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The Japan Fallacy
Today's U.S. Financial Crisis Is Not Like Tokyo's "Lost Decade"
In periods of crisis, pundits and policymakers tend to scramble for historical analogies. This time, many have seized on Japan's notorious "lost decade," the decade of stagnation that followed a mammoth property bubble in the late 1980s. But this comparison is wrong. In Japan, the primary problem was pervasive dysfunction in the economy, which caused a banking crisis. In the United States, pervasive dysfunction in the financial sector has caused a deep recession in the economy as a whole. This financial dysfunction is not the result of structural flaws, as in Japan, but of grave policy mistakes. It is now being compounded by widespread investor panic.
The consequences of the 2008 U.S. financial crisis will be different from Japan's slump in the 1990s for three reasons: the cause of the current crisis is fundamentally different, its scope is far smaller, and the response of policymakers has been quicker and more effective.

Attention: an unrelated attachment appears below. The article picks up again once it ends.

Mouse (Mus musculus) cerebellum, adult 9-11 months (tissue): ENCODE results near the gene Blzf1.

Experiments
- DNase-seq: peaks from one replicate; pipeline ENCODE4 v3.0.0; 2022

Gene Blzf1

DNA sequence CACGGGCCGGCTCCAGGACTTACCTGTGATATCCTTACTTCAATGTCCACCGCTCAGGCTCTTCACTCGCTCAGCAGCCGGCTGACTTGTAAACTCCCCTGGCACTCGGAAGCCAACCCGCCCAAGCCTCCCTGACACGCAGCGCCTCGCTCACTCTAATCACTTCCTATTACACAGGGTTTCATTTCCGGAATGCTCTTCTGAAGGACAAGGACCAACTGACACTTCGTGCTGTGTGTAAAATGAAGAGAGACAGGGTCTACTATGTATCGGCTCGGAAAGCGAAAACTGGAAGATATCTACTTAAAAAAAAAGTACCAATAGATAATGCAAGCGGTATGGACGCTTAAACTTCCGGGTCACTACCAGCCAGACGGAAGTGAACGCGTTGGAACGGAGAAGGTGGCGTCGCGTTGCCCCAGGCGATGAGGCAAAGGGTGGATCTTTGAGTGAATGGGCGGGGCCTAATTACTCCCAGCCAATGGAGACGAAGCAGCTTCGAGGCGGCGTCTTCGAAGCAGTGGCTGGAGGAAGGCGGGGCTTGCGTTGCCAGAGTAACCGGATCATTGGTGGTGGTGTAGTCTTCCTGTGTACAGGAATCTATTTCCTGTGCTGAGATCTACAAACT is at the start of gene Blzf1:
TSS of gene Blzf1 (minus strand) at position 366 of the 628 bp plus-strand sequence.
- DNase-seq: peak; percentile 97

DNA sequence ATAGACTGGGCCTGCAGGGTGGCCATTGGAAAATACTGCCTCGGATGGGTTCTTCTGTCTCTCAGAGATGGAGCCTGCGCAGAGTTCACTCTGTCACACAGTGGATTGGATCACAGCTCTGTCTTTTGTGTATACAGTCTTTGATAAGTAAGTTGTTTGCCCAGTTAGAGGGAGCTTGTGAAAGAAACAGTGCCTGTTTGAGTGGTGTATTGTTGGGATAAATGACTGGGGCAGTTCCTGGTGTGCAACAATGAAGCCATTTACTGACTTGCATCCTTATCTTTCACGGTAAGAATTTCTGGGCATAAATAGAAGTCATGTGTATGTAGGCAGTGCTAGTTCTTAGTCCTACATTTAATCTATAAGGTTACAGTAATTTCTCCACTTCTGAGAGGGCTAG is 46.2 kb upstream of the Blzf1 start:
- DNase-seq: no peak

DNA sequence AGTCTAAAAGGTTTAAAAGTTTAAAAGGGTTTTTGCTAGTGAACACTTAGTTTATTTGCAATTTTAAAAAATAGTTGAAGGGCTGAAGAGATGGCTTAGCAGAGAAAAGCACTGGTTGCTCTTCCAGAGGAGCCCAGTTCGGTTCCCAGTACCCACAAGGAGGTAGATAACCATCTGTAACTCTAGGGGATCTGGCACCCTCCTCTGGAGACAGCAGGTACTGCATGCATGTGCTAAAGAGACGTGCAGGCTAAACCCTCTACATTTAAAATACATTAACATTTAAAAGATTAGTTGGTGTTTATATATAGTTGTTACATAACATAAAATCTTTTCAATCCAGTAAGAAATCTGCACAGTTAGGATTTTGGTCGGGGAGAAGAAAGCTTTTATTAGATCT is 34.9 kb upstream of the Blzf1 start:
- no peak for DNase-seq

Japan's malaise was woven into the very fabric of its political economy. The country has a thin social safety net, and so in order to protect jobs, weak domestic firms and industries were sheltered from competition by a host of regulations and collusion among companies. Ultimately, that system limited productivity and potential growth. The problem was compounded by built-in economic anorexia. Personal consumption lagged, not because people refused to spend but because the same structural flaws caused real household income to keep falling as a share of real GDP. To make up for the shortfall in demand, the government used low interest rates as a steroid to pump up business investment. The result was a mountain of money-losing capital stock and bad debt.
Japan's crisis pervaded virtually its entire corporate world. In sector after sector, debt levels and excess capacity ballooned and profitability remained low. White-elephant projects, from office buildings to auto plants, were built on borrowed money under the assumption that if times got tough, the government and banks would bail out the debtors. But the banks were too poorly capitalized to write off bad loans. And for every bad loan, there was a bad borrower whose products were not worth the cost to make them. The cumulative total of bank losses on bad debt between 1993 and 2005 added up to nearly 20 percent of GDP.